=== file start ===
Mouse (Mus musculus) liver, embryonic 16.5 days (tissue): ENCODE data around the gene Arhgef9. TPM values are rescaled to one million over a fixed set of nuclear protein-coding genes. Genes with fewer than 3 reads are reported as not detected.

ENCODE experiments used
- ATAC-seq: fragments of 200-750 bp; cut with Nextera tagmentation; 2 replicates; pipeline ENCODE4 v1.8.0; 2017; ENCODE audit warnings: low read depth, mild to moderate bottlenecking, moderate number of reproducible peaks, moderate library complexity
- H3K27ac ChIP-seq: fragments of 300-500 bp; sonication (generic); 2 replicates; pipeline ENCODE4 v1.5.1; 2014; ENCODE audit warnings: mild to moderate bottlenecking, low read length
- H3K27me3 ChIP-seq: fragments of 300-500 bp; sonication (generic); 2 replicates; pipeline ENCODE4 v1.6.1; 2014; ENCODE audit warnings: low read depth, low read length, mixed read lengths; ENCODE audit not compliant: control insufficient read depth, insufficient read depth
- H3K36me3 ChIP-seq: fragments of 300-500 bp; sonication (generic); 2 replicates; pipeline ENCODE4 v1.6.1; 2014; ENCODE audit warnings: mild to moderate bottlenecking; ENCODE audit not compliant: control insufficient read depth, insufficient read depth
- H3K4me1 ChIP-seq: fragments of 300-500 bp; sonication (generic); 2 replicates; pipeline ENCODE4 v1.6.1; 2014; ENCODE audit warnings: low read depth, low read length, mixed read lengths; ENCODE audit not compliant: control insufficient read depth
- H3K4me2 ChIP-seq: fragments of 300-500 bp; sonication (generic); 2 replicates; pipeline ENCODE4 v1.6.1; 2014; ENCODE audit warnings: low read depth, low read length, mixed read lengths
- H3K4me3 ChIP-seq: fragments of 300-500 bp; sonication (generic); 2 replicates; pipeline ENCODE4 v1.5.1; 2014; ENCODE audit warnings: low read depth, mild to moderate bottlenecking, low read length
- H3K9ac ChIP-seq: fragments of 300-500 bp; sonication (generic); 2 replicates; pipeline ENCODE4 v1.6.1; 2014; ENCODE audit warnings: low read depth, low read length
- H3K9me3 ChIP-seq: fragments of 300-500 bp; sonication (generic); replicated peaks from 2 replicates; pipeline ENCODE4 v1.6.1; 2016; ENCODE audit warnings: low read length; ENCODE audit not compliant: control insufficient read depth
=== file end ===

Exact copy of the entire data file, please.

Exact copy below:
Mouse (Mus musculus) liver, embryonic 16.5 days (tissue): ENCODE data around the gene Arhgef9. TPM values are rescaled to one million over a fixed set of nuclear protein-coding genes. Genes with fewer than 3 reads are reported as not detected.

ENCODE experiments used
- ATAC-seq: fragments of 200-750 bp; cut with Nextera tagmentation; 2 replicates; pipeline ENCODE4 v1.8.0; 2017; ENCODE audit warnings: low read depth, mild to moderate bottlenecking, moderate number of reproducible peaks, moderate library complexity
- H3K27ac ChIP-seq: fragments of 300-500 bp; sonication (generic); 2 replicates; pipeline ENCODE4 v1.5.1; 2014; ENCODE audit warnings: mild to moderate bottlenecking, low read length
- H3K27me3 ChIP-seq: fragments of 300-500 bp; sonication (generic); 2 replicates; pipeline ENCODE4 v1.6.1; 2014; ENCODE audit warnings: low read depth, low read length, mixed read lengths; ENCODE audit not compliant: control insufficient read depth, insufficient read depth
- H3K36me3 ChIP-seq: fragments of 300-500 bp; sonication (generic); 2 replicates; pipeline ENCODE4 v1.6.1; 2014; ENCODE audit warnings: mild to moderate bottlenecking; ENCODE audit not compliant: control insufficient read depth, insufficient read depth
- H3K4me1 ChIP-seq: fragments of 300-500 bp; sonication (generic); 2 replicates; pipeline ENCODE4 v1.6.1; 2014; ENCODE audit warnings: low read depth, low read length, mixed read lengths; ENCODE audit not compliant: control insufficient read depth
- H3K4me2 ChIP-seq: fragments of 300-500 bp; sonication (generic); 2 replicates; pipeline ENCODE4 v1.6.1; 2014; ENCODE audit warnings: low read depth, low read length, mixed read lengths
- H3K4me3 ChIP-seq: fragments of 300-500 bp; sonication (generic); 2 replicates; pipeline ENCODE4 v1.5.1; 2014; ENCODE audit warnings: low read depth, mild to moderate bottlenecking, low read length
- H3K9ac ChIP-seq: fragments of 300-500 bp; sonication (generic); 2 replicates; pipeline ENCODE4 v1.6.1; 2014; ENCODE audit warnings: low read depth, low read length
- H3K9me3 ChIP-seq: fragments of 300-500 bp; sonication (generic); replicated peaks from 2 replicates; pipeline ENCODE4 v1.6.1; 2016; ENCODE audit warnings: low read length; ENCODE audit not compliant: control insufficient read depth